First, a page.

Supreme Court refuses to hear transgender bathroom case, a win for student Gavin Grimm

The Supreme Court on Monday handed the LGBT rights movement another victory, declining to hear an appeal that challenged the rights of transgender students to use the bathroom of their choosing.

The high court said it would not take a case involving Gavin Grimm and the school board of Gloucester County, Virginia. That board had refused Grimm the choice to use a boys bathroom in his school in a policy that also applied to other transgender students.

Grimm was born female but began identifying as male after his high school freshman year.

Activist Gavin Grimm arrives for the Time 100 Gala in the Manhattan borough of New York, New York, U.S. April 25, 2017.

Carlo Allegri | Reuters

Grimm’s right to use a boys bathroom was upheld in rulings by lower federal courts, which had ruled that he was protected by a federal law that bars school programs from discriminating against students on the basis of their sex.

Two of the Supreme Court’s more conservative justices, Clarence Thomas and Samuel Alito, said they would have heard the case, according to the order released Monday.

The use of bathrooms by transgender students and the acceptance of such students on school athletic teams has become a flashpoint for conservatives in recent years.

“This is a victory for transgender students, who simply want to be themselves without worrying about being rejected or refused access to basic dignities,” said Sarah Kate Ellis, the CEO GLADD, a leading lesbian, gay, bisexual, transgender and queer advocacy group.

Medical and educational authorities all agree that transgender young people must be allowed to belong, learn, grow, and succeed as their authentic selves, just like any other child,” Ellis said. “Our schools and our society are safer and offer more opportunity for all when all are welcome. Our country and community are stronger thanks to Gavin Grimm’s courage and his fight for all kids to be included, valued and protected.” 

The ruling in Grimm’s favor comes a year after the Supreme Court ruled that federal civil rights law bars employers from discriminating against people because of how they identify their gender.

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The American Civil Liberties Union, which represented Grimm, said Monday’s ruling “is the third time in recent years that SCOTUS [the Supreme Court of the United States] has allowed appeals court decisions in support of trans students to remain.”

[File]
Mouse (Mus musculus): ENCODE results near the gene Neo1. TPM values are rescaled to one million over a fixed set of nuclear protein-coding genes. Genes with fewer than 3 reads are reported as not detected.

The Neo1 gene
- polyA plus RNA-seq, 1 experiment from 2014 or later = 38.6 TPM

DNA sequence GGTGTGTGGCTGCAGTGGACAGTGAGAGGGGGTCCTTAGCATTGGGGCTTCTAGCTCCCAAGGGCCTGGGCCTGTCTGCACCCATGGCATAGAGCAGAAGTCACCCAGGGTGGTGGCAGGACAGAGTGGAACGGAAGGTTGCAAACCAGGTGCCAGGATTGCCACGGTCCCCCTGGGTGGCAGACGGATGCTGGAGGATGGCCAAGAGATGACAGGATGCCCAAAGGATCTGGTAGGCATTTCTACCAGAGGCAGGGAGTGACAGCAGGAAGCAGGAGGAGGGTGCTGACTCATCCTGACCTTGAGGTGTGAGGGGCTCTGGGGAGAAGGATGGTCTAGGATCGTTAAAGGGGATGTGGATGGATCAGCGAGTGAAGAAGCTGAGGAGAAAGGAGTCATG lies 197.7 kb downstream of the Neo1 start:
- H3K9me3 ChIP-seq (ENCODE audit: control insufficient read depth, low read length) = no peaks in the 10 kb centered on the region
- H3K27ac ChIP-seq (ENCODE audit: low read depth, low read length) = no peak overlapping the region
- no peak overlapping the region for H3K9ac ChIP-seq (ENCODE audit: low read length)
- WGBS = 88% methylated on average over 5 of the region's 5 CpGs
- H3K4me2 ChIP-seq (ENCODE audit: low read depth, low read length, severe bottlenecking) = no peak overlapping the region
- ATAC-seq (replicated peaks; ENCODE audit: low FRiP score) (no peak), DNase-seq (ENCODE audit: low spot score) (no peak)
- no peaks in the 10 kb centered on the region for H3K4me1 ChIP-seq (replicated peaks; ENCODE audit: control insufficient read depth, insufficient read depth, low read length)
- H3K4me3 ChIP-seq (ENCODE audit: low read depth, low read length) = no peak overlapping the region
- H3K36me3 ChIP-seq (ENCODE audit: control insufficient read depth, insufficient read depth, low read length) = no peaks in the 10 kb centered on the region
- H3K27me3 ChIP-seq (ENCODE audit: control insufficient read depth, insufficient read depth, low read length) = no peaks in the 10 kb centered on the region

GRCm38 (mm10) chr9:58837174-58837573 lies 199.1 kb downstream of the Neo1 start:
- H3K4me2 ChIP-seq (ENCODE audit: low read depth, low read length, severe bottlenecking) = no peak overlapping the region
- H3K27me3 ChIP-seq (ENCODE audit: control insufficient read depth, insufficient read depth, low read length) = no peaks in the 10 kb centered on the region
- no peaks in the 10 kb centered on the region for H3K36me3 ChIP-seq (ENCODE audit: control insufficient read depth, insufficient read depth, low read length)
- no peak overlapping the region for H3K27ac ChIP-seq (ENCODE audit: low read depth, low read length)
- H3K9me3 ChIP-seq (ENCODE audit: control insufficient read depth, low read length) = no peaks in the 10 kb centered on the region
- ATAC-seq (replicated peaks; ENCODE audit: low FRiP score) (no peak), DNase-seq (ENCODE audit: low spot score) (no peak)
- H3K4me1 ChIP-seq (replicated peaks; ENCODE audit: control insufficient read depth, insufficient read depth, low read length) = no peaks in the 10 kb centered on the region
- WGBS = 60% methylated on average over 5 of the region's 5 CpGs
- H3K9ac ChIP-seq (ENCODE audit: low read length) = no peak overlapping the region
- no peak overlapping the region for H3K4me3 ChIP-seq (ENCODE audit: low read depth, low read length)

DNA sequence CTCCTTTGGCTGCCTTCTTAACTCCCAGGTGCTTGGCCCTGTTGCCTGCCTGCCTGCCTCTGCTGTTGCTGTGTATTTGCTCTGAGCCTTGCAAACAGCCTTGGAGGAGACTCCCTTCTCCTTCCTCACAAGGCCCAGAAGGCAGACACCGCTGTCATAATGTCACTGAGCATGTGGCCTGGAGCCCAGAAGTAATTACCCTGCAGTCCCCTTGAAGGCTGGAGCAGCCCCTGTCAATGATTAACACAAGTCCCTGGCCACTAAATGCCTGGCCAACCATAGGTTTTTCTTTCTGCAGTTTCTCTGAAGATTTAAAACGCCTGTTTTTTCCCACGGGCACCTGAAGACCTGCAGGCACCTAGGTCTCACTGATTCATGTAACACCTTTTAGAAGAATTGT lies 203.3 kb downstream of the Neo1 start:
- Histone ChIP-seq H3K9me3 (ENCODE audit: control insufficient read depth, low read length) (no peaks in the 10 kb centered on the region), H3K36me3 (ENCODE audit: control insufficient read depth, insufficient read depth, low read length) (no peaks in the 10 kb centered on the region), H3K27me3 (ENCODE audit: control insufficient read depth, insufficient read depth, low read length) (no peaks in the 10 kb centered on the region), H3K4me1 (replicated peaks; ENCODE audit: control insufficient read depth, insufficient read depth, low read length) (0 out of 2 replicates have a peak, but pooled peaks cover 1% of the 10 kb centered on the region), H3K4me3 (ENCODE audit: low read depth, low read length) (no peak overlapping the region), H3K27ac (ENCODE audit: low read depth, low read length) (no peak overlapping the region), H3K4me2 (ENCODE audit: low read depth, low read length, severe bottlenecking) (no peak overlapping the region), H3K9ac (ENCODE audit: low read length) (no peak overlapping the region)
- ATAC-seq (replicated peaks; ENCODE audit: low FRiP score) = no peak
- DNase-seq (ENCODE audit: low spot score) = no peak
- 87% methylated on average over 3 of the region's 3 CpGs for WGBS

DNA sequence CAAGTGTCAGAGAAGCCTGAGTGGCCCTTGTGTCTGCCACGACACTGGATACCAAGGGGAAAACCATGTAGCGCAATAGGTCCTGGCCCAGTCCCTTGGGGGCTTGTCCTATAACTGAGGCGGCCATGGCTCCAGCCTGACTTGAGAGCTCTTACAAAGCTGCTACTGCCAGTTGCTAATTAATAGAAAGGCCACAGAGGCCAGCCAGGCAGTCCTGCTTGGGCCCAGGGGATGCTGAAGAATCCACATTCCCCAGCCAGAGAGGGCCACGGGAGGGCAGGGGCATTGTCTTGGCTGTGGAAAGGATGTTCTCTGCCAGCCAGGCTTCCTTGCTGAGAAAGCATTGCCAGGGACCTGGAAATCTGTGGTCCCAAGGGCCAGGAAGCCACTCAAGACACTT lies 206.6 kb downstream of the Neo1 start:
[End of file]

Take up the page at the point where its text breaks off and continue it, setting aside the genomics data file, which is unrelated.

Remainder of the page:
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Gloucester School Board appeals recent ruling declaring bathroom ban unconstitutional in Gavin Grimm case

GLOUCESTER, Va. (WAVY) — In another development in a yearslong battle over bathroom rights for transgender students, the Gloucester County School Board has made an appeal in court over a ruling that said its transgender bathroom ban was unconstitutional.

The school board announced Wednesday it was appealing a previous court ruling that said the division had discriminated against a transgender male student, Gavin Grimm.

The board has requested an en banc review in the Richmond-based United States Court of Appeals for the Fourth Circuit. That means the full circuit court of appeals — all the judges — could hear the case and could potentially overturn the previous ruling by a three-judge panel.

“We await that court’s further guidance,” the school wrote.

The last ruling, considered a victory for transgender rights advocates, as well as Grimm, was made late last month.

The panel determined that Gloucester’s requirement that Grimm use restrooms corresponding with his biological sex — the female bathrooms — or private bathrooms violated his rights when he was in school five years ago.

The three-judge panel with the appeals court wrote that the school board sent Grimm “to special bathrooms that might as well have said ‘Gavin’ on the sign.”

The panel’s decision upheld a previous one from a federal judge in Norfolk. That judge ruled in 2019 that Grimm’s rights were violated under the Constitution’s equal protection clause as well as under Title IX, a federal civil rights law that protects people from discrimination based on sex in education programs or activities that receive federal financial assistance.

Grimm began transitioning from female to male while attending school at Gloucester High School.

He has chest reconstruction surgery and hormone therapy. In 2016, as a senior in high school, he legally changed his sex to male via state court order and on his birth certificate.

Stay with for updates.

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